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Sep 30, 201012:00 AM
Happy Hour

All there is to sip and savor in New Orleans

It’s All The Same. Then It’s Different.

There is a legal structure of agriculture and vinification used throughout the Old World that always raises eyebrows when discussed in the New World.

The Old World being Europe –– and Europe being what it is –– presents difficult and well-defined concepts for New World newbies to grasp, the New World being America, Australia, New Zealand and just about any place that is not Europe.

Over there, they long ago embraced the concept of bureaucratic meddling, taking it to a high art. Sure, we Americans sometimes feel that we are sliding down that slippery slope of socialism, but we have nothing on those folks whose family heritage goes further back than Columbus’ discovery of land across big water to the west. 

In a nod to our frontier spirit, we jealousy guard our freedoms, and over the past 300-plus years some of those freedoms have been eroded for: 1) the benefit of the common good; 2) for the benefit of the institution of government; and/or 3) for benefit of both. Pick one or two or even all three. This is America. You have the freedom.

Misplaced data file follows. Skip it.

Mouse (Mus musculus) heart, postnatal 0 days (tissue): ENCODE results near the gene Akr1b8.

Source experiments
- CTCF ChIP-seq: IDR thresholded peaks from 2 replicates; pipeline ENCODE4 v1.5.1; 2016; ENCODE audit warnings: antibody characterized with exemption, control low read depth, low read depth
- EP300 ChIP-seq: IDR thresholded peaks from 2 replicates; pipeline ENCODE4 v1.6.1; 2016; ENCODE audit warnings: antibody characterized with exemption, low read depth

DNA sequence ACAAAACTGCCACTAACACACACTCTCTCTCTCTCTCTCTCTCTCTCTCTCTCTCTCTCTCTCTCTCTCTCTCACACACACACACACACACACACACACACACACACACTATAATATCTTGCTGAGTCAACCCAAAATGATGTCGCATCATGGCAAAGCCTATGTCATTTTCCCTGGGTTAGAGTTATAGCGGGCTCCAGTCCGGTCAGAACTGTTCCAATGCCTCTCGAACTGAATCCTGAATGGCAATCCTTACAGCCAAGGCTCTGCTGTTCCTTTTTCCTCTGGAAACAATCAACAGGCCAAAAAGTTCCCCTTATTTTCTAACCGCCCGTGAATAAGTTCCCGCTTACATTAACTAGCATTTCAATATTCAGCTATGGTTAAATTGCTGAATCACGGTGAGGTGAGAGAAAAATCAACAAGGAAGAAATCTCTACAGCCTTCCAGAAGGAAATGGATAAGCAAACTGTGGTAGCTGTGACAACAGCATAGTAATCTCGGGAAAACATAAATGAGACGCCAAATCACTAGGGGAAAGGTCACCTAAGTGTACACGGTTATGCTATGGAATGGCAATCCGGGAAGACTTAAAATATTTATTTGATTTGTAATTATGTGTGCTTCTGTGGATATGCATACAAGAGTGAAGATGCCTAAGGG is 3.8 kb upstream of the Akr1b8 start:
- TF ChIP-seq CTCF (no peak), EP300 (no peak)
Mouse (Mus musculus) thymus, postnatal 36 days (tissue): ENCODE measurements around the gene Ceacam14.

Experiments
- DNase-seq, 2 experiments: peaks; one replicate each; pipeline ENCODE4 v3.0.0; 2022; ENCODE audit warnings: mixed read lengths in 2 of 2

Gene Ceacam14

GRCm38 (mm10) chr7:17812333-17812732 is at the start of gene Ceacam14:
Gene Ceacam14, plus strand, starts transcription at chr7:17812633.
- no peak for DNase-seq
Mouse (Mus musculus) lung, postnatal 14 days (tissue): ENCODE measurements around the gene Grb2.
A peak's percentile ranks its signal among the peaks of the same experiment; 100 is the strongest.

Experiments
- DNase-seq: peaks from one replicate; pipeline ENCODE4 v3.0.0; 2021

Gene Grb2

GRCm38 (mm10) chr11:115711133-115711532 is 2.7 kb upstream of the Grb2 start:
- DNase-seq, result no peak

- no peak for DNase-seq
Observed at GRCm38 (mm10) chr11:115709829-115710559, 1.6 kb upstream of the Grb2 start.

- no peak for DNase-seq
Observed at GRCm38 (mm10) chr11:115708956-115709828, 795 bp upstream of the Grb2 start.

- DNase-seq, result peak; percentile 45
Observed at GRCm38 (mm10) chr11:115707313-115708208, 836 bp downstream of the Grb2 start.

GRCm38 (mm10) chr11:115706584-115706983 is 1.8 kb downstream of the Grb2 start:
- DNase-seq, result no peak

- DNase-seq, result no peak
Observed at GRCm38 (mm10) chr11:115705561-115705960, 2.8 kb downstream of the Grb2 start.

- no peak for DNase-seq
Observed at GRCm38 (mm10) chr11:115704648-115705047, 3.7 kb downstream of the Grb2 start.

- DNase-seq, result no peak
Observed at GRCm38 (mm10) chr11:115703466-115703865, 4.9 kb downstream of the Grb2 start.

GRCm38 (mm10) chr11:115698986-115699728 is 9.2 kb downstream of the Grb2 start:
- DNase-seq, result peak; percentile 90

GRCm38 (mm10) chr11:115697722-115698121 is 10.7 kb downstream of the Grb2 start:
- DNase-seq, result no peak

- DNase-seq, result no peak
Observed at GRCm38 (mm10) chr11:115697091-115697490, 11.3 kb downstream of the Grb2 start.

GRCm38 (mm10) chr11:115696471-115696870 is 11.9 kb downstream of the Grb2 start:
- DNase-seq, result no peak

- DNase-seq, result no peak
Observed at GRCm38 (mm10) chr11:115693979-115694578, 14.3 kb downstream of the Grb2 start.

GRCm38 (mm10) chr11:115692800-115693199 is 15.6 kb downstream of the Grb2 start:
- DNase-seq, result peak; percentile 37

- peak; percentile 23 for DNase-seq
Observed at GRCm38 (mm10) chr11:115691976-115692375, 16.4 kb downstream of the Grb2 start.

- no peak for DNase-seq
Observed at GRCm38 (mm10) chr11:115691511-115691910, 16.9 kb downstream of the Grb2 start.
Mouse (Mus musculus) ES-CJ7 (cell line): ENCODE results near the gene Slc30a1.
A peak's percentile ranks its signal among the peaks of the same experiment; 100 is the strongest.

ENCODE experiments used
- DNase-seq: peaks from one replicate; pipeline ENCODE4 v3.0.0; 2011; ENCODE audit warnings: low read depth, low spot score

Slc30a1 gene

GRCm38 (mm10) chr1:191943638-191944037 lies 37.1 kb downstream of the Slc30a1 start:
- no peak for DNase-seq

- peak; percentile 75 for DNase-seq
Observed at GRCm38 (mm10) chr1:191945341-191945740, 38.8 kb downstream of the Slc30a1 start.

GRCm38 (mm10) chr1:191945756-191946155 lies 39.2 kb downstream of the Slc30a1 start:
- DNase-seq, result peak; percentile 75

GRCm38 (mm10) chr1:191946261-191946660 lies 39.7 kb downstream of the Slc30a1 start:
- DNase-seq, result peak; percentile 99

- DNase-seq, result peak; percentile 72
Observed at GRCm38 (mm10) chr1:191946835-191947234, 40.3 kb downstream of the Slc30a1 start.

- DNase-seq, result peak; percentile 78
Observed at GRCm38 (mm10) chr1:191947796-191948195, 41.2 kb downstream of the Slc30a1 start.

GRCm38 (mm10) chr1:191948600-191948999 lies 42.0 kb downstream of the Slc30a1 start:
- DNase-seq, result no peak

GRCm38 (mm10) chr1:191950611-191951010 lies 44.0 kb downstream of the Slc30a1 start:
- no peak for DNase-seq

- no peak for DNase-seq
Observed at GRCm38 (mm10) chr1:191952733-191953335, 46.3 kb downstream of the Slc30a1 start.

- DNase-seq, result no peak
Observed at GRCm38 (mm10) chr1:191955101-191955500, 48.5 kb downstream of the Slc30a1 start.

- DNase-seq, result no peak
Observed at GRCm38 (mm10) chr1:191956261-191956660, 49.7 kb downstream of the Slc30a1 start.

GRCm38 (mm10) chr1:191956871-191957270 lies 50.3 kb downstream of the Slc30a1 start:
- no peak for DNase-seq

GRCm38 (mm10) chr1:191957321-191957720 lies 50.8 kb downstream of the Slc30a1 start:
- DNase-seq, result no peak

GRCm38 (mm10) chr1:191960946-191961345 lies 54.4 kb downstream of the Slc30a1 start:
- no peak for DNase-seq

Anyway, back on topic, in most of the wine regions in Europe, the governing body from the particular wine-producing area tells winegrowers, through regulation and law, what grapes they can grow, where they can grow them and how the vines are to be trimmed, etc., during the growing process.

These governing bodies even tell the growers on what date harvesting is to begin. Further, the tonnage and the resulting must (grape juice) are defined by volume for each particular year. Every grower and winemaker within these legally defined regions must adhere to these laws.

Within the winery, the region’s governing body tells the winemaker what processes are allowed and what the final product must smell and taste like. In the case of specific processes, such as the distillation that takes place in Cognac or the method of making champagne in that specific region, the governing body defines to the letter what can be done in the winery, when it is done and reviews the final outcome from each winery to assure all laws and regulations are specifically followed and that the end product is typical of what is expected from the specific region.